Ten Book Recommendations
|Date:||26 March 2020|
Here’s some great book recommendations to keep you occupied and maybe even expand your mind.
By Yuval Noah Harari
This book looks at the history of humankind from the evolution of the archaic human species in the Stone Age, all the way up to the 21st-Century. It tackles the biggest questions of history and the modern world. Sapiens is an interesting and thought-provoking novel that will keep you occupied for this social distancing period.
The Art of People
By Dave Kerpen
What does it take to become successful and influential? This book will teach you the skills that you need to get what you want from both your personal and professional life. In a world where we are constantly connected sometimes who you know is more important than what you know. Those who build the right relationships, who truly understand and connect with their friends, colleagues, customers and partners tend to be the most successful.
Utopia for Realists
By Rutger Bregman
Utopia for Realists may help uplift your spirits during this strange time. Bregman shows that we as people can construct a society with visionary ideas that are very feasible. Every milestone of history, from the end of slavery to the beginning of democracy was once considered a utopian ideal. This book tackles new utopian ideals such as universal basic incomes and a fifteen hour work week.
By George Orwell
This novel is set in a dystopian society which is terrorised by a totalitarian ideology propagated by The Party. The main character Winston Smith works for the Ministry of Truth in London, chief city of Airstrip One. Big Brother stares out from every poster, the Thought Police uncover every act of betrayal. Can one person's thoughts change the world?
This Changes Everything: Capitalism vs. The Climate
By Naomi Klein
Capitalism vs. The Climate is a book about our future. Forget everything you think you know about global warming - it’s not about carbon, it’s about capitalism. Klein takes a look at our current [failing] economic system and explains how we can transform it into something better. She shows that it is within our means to seize this crisis and slow down climate change.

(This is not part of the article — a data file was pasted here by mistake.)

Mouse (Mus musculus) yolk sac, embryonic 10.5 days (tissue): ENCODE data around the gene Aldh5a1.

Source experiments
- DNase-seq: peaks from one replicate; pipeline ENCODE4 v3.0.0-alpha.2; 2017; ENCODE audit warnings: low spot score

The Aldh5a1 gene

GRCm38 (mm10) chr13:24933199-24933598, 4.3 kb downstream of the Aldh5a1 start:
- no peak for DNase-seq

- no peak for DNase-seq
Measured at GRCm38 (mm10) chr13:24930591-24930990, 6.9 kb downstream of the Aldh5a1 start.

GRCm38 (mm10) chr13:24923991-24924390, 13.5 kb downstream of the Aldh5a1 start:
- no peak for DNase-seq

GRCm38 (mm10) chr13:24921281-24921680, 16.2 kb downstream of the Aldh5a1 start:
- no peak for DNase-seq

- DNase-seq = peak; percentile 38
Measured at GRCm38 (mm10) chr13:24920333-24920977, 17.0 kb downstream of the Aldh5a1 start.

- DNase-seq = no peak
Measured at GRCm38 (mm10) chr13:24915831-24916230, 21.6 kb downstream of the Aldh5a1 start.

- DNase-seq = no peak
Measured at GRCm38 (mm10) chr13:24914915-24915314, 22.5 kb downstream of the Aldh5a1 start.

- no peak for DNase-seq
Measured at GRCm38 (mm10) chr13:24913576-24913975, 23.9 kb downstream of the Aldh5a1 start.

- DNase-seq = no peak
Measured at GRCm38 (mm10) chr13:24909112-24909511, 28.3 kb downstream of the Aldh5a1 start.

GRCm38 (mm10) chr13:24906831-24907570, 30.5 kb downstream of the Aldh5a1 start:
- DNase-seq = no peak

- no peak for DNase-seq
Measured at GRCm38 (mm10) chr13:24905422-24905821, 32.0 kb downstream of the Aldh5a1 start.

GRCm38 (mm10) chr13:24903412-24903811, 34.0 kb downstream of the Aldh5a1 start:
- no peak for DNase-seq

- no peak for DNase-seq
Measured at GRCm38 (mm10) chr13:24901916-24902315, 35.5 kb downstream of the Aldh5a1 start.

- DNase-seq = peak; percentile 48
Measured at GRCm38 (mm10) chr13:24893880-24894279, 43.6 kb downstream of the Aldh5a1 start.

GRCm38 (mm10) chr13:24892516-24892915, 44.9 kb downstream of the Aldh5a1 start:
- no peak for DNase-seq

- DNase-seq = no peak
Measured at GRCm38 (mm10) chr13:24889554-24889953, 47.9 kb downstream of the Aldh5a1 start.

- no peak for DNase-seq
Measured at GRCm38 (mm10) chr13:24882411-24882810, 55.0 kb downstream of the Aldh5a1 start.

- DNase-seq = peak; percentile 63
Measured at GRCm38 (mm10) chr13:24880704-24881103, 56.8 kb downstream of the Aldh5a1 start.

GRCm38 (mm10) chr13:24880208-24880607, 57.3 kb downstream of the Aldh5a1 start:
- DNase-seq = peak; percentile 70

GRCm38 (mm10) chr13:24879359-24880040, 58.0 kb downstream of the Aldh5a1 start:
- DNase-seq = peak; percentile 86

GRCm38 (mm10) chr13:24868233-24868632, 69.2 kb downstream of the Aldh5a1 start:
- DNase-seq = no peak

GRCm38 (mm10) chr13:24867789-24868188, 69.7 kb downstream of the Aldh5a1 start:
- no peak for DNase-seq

Plato and a Platypus Walk into a Bar
By Thomas Cathcart & Daniel Klein
Ever wanted to learn some more about philosophy but found the language surrounding it too complex? This genius book gives you a crash course through all the great philosophical thinkers by explaining their concepts through jokes. Its philosophy for those who like learning about the heavy stuff in a lighthearted way.
Thank You for Arguing
By Jay Heinrichs
These days everyone is trying to convince us of something, politicians, advertising, media and most of all our friends and families. This book is a masterclass in the art of persuasion taught to you by people such as the likes of Bart Simpson and Winston Churchill. As well as showing you how to win arguments it will teach you skills such as how to shine at work and tactics like setting your goals and gaining the high ground.
To Kill a Mockingbird
By Harper Lee
This classic novel set in the Deep South of the 1930’s is a must read. I actually studied this book in highschool and it has always stuck with me to this day. Atticus Finch, the town lawyer is defending a black man who is falsley accused of raping a white girl. This confronting story told through the eyes of his children Scout and Jem gives it an interesting and innocent perspective. Can the consciousness of a town steeped in racism, violence and hypocrisy be altered by one legal trial?
The Idiot Brain
By Dean Burnett
Ever walk into a room and forget why you walked in there? For something that is supposedly so advanced, the human brain is pretty disorganised and messy. In this book, neuroscientist Dean Burnett looks at the wonderful imperfections that the human brain possesses and the impact that these have on our daily life.
Don’t Even Think About It
By George Marshall
Despite all the overwhelming scientific evidence, why do we as people continue to ignore climate change? The vast majority of us acknowledge the fact the climate change is real, and yet we do nothing to stop it. Marshall explores this psychological mechanism that allows us to know something that is true but act as if it is not. On this journey he meets with people from all areas of the climate change movement from the world's leading climate scientists to the people who denounce them, from liberal environmentalists to conservative evangelicals.